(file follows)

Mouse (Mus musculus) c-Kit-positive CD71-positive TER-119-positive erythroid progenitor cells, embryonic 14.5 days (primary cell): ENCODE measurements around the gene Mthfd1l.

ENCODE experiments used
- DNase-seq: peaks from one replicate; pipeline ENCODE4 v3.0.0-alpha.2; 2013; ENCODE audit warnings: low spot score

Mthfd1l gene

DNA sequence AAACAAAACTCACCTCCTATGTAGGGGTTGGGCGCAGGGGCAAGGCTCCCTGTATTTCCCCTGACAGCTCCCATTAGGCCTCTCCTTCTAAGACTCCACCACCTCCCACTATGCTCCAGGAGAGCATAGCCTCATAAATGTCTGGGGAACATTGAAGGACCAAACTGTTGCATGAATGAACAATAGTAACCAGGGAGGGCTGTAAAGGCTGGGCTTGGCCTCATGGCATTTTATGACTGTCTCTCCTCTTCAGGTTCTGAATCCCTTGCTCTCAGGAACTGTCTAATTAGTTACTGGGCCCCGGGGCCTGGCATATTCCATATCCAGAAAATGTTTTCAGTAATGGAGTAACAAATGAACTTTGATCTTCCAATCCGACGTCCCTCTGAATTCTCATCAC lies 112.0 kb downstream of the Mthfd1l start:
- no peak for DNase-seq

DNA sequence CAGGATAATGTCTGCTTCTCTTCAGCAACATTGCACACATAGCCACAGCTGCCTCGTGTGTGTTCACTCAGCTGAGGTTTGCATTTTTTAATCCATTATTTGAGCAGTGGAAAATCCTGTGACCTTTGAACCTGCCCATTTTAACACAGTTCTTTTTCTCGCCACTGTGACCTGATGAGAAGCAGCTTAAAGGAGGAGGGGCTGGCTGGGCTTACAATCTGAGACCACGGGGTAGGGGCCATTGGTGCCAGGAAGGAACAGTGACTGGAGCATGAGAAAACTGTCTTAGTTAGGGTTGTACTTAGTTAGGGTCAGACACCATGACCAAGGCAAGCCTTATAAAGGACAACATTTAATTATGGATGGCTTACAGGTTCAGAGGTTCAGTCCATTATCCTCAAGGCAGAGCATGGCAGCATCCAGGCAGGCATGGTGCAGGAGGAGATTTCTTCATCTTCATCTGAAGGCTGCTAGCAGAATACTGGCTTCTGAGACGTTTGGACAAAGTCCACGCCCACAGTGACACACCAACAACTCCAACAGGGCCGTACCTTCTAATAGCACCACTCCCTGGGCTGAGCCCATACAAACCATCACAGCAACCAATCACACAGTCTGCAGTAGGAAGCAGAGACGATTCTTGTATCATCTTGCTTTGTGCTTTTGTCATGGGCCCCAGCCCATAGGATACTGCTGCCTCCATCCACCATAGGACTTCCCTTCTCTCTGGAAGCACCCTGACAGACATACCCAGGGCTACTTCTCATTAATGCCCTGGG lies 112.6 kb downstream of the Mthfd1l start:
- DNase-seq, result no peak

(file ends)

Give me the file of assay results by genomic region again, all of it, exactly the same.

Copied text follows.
Mouse (Mus musculus) c-Kit-positive CD71-positive TER-119-positive erythroid progenitor cells, embryonic 14.5 days (primary cell): ENCODE measurements around the gene Mthfd1l.

ENCODE experiments used
- DNase-seq: peaks from one replicate; pipeline ENCODE4 v3.0.0-alpha.2; 2013; ENCODE audit warnings: low spot score

Mthfd1l gene

DNA sequence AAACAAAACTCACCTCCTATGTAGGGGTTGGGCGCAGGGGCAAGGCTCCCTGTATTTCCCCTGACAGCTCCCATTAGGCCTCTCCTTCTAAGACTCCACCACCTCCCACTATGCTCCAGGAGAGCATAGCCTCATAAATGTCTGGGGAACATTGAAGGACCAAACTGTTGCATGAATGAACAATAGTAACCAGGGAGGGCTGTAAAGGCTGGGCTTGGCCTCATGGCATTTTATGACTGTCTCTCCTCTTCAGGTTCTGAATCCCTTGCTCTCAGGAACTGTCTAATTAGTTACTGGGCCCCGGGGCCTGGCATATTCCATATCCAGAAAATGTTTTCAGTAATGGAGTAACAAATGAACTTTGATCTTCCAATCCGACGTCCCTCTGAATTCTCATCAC lies 112.0 kb downstream of the Mthfd1l start:
- no peak for DNase-seq

DNA sequence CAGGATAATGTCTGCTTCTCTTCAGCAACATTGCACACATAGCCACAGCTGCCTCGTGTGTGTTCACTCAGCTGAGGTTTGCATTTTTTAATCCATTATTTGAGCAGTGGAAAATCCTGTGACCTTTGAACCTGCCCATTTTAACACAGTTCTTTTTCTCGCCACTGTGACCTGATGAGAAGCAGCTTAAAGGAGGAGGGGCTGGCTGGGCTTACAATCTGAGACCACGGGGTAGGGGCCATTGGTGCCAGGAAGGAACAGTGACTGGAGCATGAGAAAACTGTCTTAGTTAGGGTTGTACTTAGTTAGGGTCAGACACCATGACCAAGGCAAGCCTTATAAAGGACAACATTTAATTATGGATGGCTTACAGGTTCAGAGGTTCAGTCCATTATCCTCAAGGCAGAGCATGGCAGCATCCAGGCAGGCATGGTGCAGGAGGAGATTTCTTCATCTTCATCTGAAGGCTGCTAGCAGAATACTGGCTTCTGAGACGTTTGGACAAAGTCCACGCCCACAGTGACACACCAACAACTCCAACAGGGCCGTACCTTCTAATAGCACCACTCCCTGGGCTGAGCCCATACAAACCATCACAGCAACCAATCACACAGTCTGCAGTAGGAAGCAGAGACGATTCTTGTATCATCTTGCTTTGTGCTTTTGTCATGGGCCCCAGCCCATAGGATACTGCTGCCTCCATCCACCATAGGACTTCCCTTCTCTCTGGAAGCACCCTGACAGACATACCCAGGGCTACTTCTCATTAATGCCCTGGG lies 112.6 kb downstream of the Mthfd1l start:
- DNase-seq, result no peak